The head of the International Atomic Energy Agency (IAEA), the U.N.'s nuclear regulatory organization, arrived in Tokyo on March 18 and met with Japanese Prime Minister Naoto Kan. IAEA chief Yukiya Amano again urged Japan to provide information to the international community in a faster and more complete fashion, according to Japanese press reports. It was an unusually blunt criticism, especially since Amano is Japanese.
On the morning of March 18, the electricity-resumption campaign was under way. But a few hours later, it was abruptly suspended. By that afternoon, workers swathed in radiation-protection suits were again hard at work, spraying water by truck and chopper onto the smoking plant. So far, 20 workers are believed to have been contaminated by radiation, and scores more are under observation after finishing their shifts at the hazardous site. Radiation levels in, around and above the plant have fluctuated wildly, forcing workers to toil under dangerous, volatile conditions.
A trail of smoke or steam rising from the second of Daiichi's six nuclear reactors is also causing alarm, because officials say they do not know why the white gust is spewing into the air. Unit 2 suffered an explosion on March 15, but what damage was caused by the detonation is not yet clear. Currently, winds are sending most of the radioactivity leaking from the plant east over the Pacific Ocean, relieving residents of Tokyo, one of the world's most populous cities and less than 155 miles (250 km) from Daiichi. But the direction of the winds can easily shift.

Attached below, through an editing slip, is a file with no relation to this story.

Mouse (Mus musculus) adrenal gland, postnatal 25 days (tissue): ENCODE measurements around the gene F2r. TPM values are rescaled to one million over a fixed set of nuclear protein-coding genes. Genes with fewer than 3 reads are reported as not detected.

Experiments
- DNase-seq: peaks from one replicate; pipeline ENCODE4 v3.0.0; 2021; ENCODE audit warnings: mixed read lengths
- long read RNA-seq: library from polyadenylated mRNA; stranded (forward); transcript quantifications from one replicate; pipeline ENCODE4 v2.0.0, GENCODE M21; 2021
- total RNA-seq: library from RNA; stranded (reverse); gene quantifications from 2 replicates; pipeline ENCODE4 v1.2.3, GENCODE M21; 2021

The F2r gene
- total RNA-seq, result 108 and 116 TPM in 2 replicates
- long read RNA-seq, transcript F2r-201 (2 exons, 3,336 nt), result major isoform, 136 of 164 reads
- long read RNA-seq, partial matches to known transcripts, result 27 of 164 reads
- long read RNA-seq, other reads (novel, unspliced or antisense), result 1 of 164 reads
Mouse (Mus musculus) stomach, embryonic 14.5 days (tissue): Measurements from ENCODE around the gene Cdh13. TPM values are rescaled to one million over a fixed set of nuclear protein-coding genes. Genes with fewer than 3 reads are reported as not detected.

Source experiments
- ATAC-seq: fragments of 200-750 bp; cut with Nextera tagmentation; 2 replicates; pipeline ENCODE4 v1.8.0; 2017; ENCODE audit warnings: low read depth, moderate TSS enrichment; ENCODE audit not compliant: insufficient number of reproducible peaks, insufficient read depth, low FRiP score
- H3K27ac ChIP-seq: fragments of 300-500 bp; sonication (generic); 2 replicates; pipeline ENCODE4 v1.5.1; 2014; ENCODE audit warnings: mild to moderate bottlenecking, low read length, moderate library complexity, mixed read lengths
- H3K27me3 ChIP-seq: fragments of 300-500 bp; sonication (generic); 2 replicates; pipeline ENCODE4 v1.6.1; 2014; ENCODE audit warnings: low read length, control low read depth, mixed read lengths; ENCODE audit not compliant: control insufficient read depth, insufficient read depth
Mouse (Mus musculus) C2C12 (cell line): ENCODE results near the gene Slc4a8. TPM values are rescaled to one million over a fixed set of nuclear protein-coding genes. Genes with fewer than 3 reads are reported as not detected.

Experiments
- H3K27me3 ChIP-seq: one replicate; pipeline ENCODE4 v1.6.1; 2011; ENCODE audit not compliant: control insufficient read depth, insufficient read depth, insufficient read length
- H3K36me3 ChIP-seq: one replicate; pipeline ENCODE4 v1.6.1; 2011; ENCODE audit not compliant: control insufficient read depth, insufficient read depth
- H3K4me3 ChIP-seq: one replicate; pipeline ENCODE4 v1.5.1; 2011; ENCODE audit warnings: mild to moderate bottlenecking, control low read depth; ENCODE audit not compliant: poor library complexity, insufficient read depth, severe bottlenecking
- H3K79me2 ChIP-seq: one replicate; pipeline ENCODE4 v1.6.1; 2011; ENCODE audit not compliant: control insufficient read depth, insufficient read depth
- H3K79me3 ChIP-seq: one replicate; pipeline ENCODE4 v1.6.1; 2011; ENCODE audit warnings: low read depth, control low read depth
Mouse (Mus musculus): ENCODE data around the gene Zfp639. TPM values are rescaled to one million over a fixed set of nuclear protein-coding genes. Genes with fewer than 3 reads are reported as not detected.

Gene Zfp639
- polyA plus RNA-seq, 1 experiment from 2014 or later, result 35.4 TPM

All in all, details about the unfolding disaster are reaching Japanese citizens in a piecemeal and less-than-transparent fashion and there is little likelihood of any rapid resolution to the crisis even if electricity is restored or the reactor is somehow cooled. "This is something that will likely take some time to work through, possibly weeks," said Gregory Jaczko, head of the U.S. Nuclear Regulatory Commission, at a briefing in Washington.
And even as a high-stakes nuclear operation played out in real time, an unseasonable cold front dumped snow on a populace already devastated by an earthquake and tsunami, with millions of people huddled in emergency shelters, damaged homes or temporary lodgings. At a government center in the town of Natori, where hundreds are believed to have perished during the tsunami, thick snow fell as crowds peered at lists thousands long of people confirmed dead or alive. Some of the death rolls contained details that, it is hoped, might help identify unknown corpses: "A woman. 50-70 years old. 153 cm. [5 ft.] Missing some lower teeth. Two amulets around her neck. Body discovered in cow pasture."
Yuko Ito, whose house was washed away by the tsunami, was rejoicing after she found her friend's name on a survivor list. "I'm so happy," she said. "I feared she might have died, because her house is so close to the ocean and I didn't see her in any emergency center." But Ito made another gruesome, if expected, discovery. Her mother-in-law's name was on an inventory of those confirmed dead. "I'm just grateful that we have her body so we can give her a proper funeral," Ito said, as she tried to figure out how to get to the makeshift morgue in a region where there's so little gas that some cars sit abandoned on the side of the street.
Meanwhile, at Niigata station, 6-year-old Kosuke Kikawada stood in line for the train with his mother and younger brother and tried not to cry. After all, he's the big brother in the family. Blinking back tears, Kosuke talked by cell phone with his father, who had decided to stay and run his store in Fukushima prefecture, in a town just outside the 30-km [10.6 mile] radius the government has designated for enforced evacuation because of the brewing nuclear crisis. The rest of the family was heading to a relative's home in the south. "Papa, do your best," the boy said, tears spilling down his face. "I'll see you soon."